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ScotCountryDanceScottish Country Dancing
Scottish Country Dancing (SCD) is a sociable dance form with roots stretching back for centuries. Participants are grouped into sets, typically of 3, 4, or 5 couples arranged either in two lines (men facing ladies) or in a square, and work together to dance a sequence of formations. This will leave them in a new order, and the dance is repeated enough times to bring them back to their starting positions, with everyone dancing each position in turn.

SCD is mainly danced socially, for the pure pleasure and enjoyment, but many groups also perform. Athough the basic steps and formations are easy to pick up, the technique is being honed continuously so that at its highest levels it is now an extremely athletic, balletic dance form (not that the majority of social dancers take it as seriously as that... As there can be no dancing without music, Scottish Country Dancing has attracted some of the most talented musicians to play for it. From the first chord to the final bow or curtsey, dancers are inspired by the driving reels, jaunty jigs, snappy strathspeys or lilting slow airs - leading to the popular expression "the music will tell you what to do." New dances are being written all the time and dances vary considerably in complexity and ease of dancing - thus careful selection of dances for a program can cater for beginners with a couple of months experience, or challenge and interest the most experienced dancers, or (as more usually happens) provide a range over the evening to suit most tastes.

Above all, SCD is very sociable - it is standard practice to dance with different partners during a night of dancing - and thanks to the Royal Scottish Country Dance Society is sufficiently popular and uniform that any SCD dancer can pack their dance shoes and be welcomed by a local group almost anywhere in the world.

For information about Scottish Country dancing in Nova Scotia, go to www.rscdsnovascotia.ca.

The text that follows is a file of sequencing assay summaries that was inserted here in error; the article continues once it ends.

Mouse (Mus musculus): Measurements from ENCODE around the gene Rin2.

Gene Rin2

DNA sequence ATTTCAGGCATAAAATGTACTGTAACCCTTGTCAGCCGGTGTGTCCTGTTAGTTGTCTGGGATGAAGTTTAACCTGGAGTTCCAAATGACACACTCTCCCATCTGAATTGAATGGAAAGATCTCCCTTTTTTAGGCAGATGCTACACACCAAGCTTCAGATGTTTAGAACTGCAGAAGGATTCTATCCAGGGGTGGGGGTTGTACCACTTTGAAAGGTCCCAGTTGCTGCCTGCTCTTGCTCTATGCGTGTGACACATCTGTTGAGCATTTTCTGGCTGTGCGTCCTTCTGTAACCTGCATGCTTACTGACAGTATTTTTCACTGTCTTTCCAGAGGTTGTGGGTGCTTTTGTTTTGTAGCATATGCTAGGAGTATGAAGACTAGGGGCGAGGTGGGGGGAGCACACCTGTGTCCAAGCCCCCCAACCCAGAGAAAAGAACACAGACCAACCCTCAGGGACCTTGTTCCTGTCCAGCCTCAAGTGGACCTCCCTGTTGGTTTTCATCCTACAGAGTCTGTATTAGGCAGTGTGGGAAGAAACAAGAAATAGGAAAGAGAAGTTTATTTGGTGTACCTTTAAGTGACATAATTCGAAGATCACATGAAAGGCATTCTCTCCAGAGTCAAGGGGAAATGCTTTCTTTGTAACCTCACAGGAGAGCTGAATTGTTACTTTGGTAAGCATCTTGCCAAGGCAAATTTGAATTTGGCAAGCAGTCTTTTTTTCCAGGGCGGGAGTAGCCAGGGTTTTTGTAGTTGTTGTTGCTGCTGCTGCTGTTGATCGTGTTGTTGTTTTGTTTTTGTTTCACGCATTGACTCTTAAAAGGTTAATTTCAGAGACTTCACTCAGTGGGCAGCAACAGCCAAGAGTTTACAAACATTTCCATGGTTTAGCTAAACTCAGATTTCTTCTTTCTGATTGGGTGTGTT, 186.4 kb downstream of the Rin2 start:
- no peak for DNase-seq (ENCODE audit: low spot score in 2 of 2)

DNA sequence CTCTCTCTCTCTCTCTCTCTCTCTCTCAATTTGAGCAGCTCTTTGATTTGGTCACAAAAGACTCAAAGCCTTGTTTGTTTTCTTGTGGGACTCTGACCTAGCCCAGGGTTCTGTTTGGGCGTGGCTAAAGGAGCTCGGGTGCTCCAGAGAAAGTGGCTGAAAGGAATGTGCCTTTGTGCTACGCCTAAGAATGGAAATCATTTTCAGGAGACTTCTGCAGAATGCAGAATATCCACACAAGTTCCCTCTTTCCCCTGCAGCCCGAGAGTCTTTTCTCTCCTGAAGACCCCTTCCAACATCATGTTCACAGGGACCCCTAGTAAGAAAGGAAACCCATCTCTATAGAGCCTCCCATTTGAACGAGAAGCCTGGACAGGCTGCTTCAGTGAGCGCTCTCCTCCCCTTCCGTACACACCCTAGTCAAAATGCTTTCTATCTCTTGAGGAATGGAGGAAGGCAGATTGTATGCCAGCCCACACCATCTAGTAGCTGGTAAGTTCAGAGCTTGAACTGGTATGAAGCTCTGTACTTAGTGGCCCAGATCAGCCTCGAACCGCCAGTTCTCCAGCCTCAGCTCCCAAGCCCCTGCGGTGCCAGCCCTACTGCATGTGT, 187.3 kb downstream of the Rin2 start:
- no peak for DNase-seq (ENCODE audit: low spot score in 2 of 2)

For information about Scottish Country dancing world-wide, go to www.rscds.org.

Highland Dancinghighland-dancing
When interest in competition Highland Dancing grew with the passing years, instruction became authoritative, and the dancing technique became more defined. Since there were differing ideas on technique and judging, the Scottish Official Board or Highland Dancing and its traditional and accepted technique of competition came into being.

highland-flingThe Highland Fling
The Highland Fling originated as wild dance of triumph following victory in battle. It is said to be inspired by the capers of the stag, the dancer's upraised arms representing the animal's antlers. Danced vigorously and exultantly, it is now highly stylized and calls for the greatest skill in technique and exactness of timing. Despite the variety of steps, it should, for example, be danced throughout in the same position on the board, perhaps because originally the Highland Fling was said to have been done on the shield of the clansman. It has become the classic solo dance at modern competitive dancing events, and is often selected at competitions to decide who will be judged the best Highland dancer of the day.


sword-dancingThe Sword Dance
Like the Highland Fling, the Sword Dance, or Ghillie Chalium has war as its basic theme. Today it is both picturesque and popular at Highland Games; legend has it that in older times it was danced on the eve of battle, and that for the soldier to touch or displace the sword was a portend of evil in the coming fight. There are many other theories regarding the origin of the Sword Dance, and one of the most attractive of these is that which tells how the great Malcolm Canmore, after having defeated one of MacBeth's chiefs at the Battle of Dunsinane in 1054, seized his opponents sword, placing it over his own to form a cross, over which he danced triumphantly to the wild skirls of the pipes.